An £100m council bid from a UK Government funding pot could benefit plans to transform Sunderland’s train station, councillors have heard.
Yesterday (April 17), Sunderland City Council’s (SCC) economic prosperity scrutiny committee heard an update on the Sunderland Station Redevelopment Project which has been in limbo for years due to lack of funds.
Public transport operator Nexus have committed £3.5m alongside SCC’s £3.7m – about half of the expected £13-15m construction costs.
Network Rail had also pledged £3m to the scheme, but this was later withdrawn following a government spending review.
The committee heard from SCC’s head of infrastructure and transportation Mark Jackson and regeneration manager, Dan Hattle, at Sunderland Civic Centre, who clarified information around funding for the scheme.
The council is preparing designs in the hope it will entice the final funds while also preparing a bid for the Transforming Cities Fund (TCF).
Announced last year, the fund aims to “improve productivity and spread prosperity” through investment in public and sustainable transport.
If funds are raised for the train station scheme, it’s hoped construction could start sometime in the 2019/20 financial year.
Mr Jackson said the TCF pot covers 10 areas and is worth around £840m with SCC’s anticipated bid aiming to be around £100m plus.
He said current plans put SCC in a “strong position” and that the train station plans are the “ most deliverable scheme currently.”
Committee members stressed the need for the scheme at the meeting, criticising the current condition of the train station.
Coun Barry Curran added that an “iconic station needs quite a lot of investment” and that a new station needs to be designed against the “limitations” of the infrastructure surrounding it.
“At the moment, we have something which is like third world and it’s embarrassing,” he said.
“Over the last 50 years we have allowed it to go into decline and it’s wrong.
“The station has to take priority and retail secondary. We need to make something where people want to go inside of it and want to be part of it.”
Coun Elizabeth Gibson said it was “imperative” that station works were done following city regeneration work such as the Fire Station and Keel Square.
“We have visitors arriving and the first impression they have isn’t good,” she said.
The committee heard the proposed works would focus on the above ground station rather than platform level, with an aim of attracting more footfall and business to the city in the long term.
“We’re still committed to this project and the best chance of getting funding is that we have a deliverable scheme which will in theory make it easier to attract funds,” Mr Hattle said.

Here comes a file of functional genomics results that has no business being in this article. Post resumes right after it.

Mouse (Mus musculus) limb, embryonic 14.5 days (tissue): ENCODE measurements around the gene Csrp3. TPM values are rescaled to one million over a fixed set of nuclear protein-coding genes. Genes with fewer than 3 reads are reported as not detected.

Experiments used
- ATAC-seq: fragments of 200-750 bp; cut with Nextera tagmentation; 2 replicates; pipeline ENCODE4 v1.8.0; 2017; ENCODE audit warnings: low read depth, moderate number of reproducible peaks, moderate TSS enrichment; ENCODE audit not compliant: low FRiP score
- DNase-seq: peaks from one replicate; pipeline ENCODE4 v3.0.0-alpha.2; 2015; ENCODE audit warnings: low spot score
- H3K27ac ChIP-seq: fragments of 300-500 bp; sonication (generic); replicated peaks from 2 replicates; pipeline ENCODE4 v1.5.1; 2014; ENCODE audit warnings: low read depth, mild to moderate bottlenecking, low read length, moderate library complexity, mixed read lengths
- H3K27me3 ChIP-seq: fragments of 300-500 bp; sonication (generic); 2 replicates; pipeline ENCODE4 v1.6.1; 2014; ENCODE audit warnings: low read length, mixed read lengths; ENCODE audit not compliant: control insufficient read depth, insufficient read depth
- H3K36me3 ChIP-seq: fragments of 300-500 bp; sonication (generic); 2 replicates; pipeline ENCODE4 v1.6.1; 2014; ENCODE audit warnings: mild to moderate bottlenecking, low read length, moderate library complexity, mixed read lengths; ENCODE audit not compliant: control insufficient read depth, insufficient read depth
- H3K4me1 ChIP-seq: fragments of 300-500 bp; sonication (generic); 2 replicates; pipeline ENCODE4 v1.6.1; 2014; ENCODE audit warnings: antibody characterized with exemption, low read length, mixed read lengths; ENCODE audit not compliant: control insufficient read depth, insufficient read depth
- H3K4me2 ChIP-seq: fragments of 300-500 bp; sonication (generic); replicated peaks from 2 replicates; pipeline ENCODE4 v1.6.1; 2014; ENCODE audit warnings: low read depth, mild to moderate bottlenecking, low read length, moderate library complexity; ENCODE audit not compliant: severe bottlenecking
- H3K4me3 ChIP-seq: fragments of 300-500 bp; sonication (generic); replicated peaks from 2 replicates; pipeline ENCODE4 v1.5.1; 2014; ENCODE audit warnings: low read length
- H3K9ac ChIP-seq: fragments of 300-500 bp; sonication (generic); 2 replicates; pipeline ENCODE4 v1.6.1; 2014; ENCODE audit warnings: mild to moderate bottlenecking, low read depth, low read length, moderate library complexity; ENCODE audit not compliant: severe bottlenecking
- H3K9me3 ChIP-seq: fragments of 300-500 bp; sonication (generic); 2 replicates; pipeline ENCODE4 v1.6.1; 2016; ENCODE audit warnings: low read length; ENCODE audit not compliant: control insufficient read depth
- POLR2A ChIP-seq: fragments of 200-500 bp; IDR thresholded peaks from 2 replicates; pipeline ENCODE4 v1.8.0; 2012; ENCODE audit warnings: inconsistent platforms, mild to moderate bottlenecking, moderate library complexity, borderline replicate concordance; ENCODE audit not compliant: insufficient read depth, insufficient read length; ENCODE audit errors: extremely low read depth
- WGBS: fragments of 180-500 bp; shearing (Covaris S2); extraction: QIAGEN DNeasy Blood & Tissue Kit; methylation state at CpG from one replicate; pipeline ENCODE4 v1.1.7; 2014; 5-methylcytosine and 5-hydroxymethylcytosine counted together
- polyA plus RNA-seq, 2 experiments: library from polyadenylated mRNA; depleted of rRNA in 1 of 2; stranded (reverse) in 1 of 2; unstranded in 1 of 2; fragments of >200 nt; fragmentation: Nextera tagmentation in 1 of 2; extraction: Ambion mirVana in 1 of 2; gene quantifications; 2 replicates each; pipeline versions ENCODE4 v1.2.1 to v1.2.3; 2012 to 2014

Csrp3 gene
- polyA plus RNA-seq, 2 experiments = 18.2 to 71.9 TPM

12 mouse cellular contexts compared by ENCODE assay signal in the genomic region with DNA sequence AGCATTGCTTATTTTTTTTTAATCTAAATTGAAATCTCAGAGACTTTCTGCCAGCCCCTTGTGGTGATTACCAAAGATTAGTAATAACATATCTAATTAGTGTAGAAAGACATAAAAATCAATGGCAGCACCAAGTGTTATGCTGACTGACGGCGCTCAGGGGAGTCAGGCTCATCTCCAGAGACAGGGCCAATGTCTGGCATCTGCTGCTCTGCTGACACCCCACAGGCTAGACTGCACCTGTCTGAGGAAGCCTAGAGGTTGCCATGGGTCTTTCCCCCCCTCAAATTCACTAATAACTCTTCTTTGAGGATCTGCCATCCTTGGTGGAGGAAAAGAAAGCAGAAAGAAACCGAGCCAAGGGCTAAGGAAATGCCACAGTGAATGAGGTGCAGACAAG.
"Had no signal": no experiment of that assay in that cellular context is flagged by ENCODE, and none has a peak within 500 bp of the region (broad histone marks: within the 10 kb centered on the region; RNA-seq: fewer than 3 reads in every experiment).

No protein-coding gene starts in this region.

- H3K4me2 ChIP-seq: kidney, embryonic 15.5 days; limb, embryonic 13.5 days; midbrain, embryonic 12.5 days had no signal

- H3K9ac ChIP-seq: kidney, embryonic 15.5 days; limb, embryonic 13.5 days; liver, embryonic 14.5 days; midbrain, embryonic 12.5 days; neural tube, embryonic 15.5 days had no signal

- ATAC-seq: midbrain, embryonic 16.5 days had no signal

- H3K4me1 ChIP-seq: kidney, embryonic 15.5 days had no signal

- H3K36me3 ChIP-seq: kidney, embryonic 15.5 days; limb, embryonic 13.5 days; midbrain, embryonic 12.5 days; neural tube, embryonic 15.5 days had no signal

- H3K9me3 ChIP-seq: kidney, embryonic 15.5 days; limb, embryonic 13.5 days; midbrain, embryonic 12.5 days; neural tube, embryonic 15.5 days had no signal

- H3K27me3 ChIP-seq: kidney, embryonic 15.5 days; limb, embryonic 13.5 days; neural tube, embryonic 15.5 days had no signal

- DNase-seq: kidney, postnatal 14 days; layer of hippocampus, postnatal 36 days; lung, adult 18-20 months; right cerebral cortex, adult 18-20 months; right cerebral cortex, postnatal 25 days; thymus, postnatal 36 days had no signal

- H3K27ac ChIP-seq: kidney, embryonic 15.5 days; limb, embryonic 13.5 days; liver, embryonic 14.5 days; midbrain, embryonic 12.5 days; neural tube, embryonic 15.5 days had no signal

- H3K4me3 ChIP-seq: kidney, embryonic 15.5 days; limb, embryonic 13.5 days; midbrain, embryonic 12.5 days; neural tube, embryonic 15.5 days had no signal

In response to a question from Coun Christine Marshall about the scale of design, Mr Hattle added the station had to be achievable.
“It’s not going to be huge and grand as some of the railway stations in the world,” he said.
“We need to make it feel like a train station. It feels lost at the moment behind a lot of retail units.
“Our position as a council is that it has to be a railway station first and a retail has to fit in around it.”
Mr Tattle also confirmed the taxi rank near the station would be considered in designs but that repositioning it “is not an option at this point”.
In response to a question from Coun Michael Dixon, the officer said this area “doesn’t work as a space’ and is “chaotic” with a mix of taxis, vehicles and pedestrians.
“That’s the challenge, trying to find an option that finds a balance. Very rarely is there one that ticks all the boxes,” Mr Tattle added.
Coun Stuart Porthouse also criticised Network Rail’s funding contribution, questioning their interest in the economic prosperity” of Sunderland.
Mr Jackson said that Network Rail could “still bring money to the table” subject to a council business case with Northern Rail.
When asked if SCC had any “leverage” in the situation by Coun Porthouse, the transport officer added that “the best thing is to increase the number of people coming through Sunderland every year.”
Mr Tattle, responding to a question from Coun Doris Turner, said there were no plans to build a cover over Market Square connecting the station to other buildings.
This was because of the extra costs and the affect of the licence with the Bridges Shopping Centre, the meeting heard.
The current city station opened in 1965 following redevelopment of the area after the previous station was bombed in 1943.
Designs for the proposed new station have toilets and finalised plans will be brought back to the committee for further scrutiny in future.
Chris Binding , Local Democracy Reporting Service